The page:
But that's one black man's opinion. I could be wrong.
Saturday's Bethune-Cookman vs. FIU game can be seen on WBFS Channel 33, but on one-hour delay. The broadcast of the 7 p.m. game will begin at 8 p.m. WBFS just got permission to show the game so the website schedule hasnt' been updated as of 2:45 p.m.
Some time over the last 11 months, somebody in the athletic department got slapped with good sense. Or, maybe slapped with good numbers. Or, maybe slapped with a sense of customer relations.
Somebody needed to be slapped with something. But you learn from your mistakes and it seems FIU did.
I just spoke with Michael Shorter, head of the Broward chapter of the Bethune-Cookman Alumni Association. Shorter's happy. Not Pharrell bouncing happy -- that might come Saturday if Bethune wins -- but happy with his interaction this year with FIU.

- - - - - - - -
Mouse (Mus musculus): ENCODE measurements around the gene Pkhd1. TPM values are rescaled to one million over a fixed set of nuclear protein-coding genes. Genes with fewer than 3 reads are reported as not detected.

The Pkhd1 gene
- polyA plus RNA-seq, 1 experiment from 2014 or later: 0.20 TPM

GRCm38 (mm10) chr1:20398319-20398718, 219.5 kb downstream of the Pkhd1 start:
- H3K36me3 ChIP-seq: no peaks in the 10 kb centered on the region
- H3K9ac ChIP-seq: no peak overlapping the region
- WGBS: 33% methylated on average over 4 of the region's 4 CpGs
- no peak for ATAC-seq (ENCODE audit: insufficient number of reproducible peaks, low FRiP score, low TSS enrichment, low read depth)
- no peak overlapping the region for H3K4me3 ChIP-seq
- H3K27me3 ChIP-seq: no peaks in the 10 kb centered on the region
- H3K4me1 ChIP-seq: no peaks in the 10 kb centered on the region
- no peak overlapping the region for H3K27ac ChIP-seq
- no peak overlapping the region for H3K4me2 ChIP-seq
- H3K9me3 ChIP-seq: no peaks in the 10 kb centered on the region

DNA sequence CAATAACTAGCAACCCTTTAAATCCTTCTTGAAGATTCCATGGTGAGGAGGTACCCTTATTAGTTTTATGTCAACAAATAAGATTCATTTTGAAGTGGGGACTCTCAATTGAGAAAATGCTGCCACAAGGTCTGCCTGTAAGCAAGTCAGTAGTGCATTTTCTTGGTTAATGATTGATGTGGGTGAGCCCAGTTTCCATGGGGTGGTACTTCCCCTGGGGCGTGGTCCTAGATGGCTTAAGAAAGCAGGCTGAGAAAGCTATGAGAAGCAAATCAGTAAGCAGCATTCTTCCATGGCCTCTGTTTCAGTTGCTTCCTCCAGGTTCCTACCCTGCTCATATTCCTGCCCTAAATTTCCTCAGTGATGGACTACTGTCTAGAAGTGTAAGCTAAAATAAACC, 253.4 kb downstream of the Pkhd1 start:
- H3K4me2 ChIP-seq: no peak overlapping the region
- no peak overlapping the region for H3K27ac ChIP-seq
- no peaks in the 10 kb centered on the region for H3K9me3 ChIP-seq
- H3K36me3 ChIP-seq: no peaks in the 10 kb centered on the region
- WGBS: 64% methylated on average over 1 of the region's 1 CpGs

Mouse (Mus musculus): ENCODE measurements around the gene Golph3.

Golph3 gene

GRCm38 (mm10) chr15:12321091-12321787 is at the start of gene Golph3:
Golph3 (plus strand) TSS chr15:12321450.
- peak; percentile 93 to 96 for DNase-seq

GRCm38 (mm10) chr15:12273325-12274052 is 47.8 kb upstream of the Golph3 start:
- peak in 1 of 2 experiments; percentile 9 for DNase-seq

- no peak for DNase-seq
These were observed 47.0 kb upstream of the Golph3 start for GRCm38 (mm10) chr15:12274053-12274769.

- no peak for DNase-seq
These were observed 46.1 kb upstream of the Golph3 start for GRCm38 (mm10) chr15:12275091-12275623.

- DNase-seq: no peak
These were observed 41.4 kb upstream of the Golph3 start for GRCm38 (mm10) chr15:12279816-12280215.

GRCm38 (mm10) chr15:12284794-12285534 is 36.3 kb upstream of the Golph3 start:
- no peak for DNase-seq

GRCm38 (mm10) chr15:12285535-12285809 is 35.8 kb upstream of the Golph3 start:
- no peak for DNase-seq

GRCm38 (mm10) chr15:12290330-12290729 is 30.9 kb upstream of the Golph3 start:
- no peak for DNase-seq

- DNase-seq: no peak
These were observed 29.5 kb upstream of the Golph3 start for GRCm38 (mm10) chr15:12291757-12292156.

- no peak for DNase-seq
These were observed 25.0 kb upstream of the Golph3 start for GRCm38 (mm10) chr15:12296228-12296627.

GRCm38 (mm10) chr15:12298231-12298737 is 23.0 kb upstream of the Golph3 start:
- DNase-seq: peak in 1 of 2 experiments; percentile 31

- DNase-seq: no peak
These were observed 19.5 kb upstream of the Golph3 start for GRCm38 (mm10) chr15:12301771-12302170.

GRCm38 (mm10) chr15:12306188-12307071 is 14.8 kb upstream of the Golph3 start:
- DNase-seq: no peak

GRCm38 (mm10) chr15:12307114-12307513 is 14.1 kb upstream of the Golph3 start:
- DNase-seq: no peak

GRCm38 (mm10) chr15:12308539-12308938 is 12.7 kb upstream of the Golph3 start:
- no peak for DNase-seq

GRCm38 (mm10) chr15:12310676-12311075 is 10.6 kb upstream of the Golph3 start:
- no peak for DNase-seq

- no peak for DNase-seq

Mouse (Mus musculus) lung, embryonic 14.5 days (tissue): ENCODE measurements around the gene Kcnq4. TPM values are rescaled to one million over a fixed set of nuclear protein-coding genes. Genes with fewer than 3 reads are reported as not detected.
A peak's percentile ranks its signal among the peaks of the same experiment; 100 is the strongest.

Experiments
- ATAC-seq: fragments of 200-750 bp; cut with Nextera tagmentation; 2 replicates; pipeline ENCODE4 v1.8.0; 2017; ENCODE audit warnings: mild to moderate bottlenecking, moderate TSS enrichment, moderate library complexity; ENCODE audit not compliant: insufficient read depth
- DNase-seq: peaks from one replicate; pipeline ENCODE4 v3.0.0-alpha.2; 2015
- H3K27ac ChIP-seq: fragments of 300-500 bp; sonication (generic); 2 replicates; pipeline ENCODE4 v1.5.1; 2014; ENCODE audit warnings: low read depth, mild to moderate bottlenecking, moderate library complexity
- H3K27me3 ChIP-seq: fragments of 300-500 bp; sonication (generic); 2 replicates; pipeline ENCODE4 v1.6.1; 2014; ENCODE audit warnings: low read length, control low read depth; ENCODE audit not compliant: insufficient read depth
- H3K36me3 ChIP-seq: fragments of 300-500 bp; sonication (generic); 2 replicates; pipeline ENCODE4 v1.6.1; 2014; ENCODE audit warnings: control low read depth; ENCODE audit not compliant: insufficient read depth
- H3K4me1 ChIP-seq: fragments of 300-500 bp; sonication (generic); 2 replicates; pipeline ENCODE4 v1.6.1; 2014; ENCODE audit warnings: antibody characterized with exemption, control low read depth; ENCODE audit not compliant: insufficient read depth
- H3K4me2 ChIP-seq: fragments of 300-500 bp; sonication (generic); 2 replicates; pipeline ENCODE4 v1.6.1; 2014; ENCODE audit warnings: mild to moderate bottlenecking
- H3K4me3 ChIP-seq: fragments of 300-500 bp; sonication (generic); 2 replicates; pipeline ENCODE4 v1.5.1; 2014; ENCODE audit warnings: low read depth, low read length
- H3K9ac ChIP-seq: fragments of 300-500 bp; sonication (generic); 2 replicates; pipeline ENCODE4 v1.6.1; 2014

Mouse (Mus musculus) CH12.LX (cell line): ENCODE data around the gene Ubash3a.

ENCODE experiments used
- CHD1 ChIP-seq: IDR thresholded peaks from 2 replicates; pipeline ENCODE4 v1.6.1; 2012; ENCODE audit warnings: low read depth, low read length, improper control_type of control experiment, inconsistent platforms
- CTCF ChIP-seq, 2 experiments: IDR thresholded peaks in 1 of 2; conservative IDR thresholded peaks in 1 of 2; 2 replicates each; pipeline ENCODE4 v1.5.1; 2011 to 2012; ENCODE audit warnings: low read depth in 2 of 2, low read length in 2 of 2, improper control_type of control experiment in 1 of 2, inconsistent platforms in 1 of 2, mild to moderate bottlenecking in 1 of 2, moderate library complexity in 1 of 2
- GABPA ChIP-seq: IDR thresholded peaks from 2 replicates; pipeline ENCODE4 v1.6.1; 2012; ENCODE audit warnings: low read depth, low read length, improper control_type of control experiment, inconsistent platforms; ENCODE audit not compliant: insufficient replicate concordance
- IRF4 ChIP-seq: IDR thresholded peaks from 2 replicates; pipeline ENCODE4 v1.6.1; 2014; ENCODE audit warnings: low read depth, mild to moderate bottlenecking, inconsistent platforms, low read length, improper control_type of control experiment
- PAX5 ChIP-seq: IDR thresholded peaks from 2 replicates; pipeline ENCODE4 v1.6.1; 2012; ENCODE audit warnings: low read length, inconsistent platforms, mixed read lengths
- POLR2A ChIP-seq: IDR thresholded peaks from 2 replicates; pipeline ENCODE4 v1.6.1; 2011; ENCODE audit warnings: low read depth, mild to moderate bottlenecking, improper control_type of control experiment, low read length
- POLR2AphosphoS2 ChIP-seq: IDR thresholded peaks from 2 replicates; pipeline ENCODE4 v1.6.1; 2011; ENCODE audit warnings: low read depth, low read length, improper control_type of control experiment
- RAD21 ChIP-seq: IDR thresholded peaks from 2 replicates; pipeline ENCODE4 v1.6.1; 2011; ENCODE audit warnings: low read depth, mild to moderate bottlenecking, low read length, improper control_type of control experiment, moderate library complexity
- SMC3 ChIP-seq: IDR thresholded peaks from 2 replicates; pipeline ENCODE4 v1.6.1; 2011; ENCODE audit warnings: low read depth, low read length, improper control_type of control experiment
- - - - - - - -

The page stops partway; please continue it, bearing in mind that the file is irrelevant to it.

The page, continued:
Shorter said someone from the ticket office reached out to Bethune-Cookman's alumni groups in Broward and Dade. The chapters went in together and bought a bloc of tickets and will be seated between the 30 and the 40-yard line. Shorter's bought some other tickets himself. You can be sure other BCU alums did the same. With BCU expecting another good team, Shorter expects the Wildcats to bring an even larger crowd than they did last year. That game led FIU home games in visiting team single game tickets sold (844) and overall single game sales (2,634).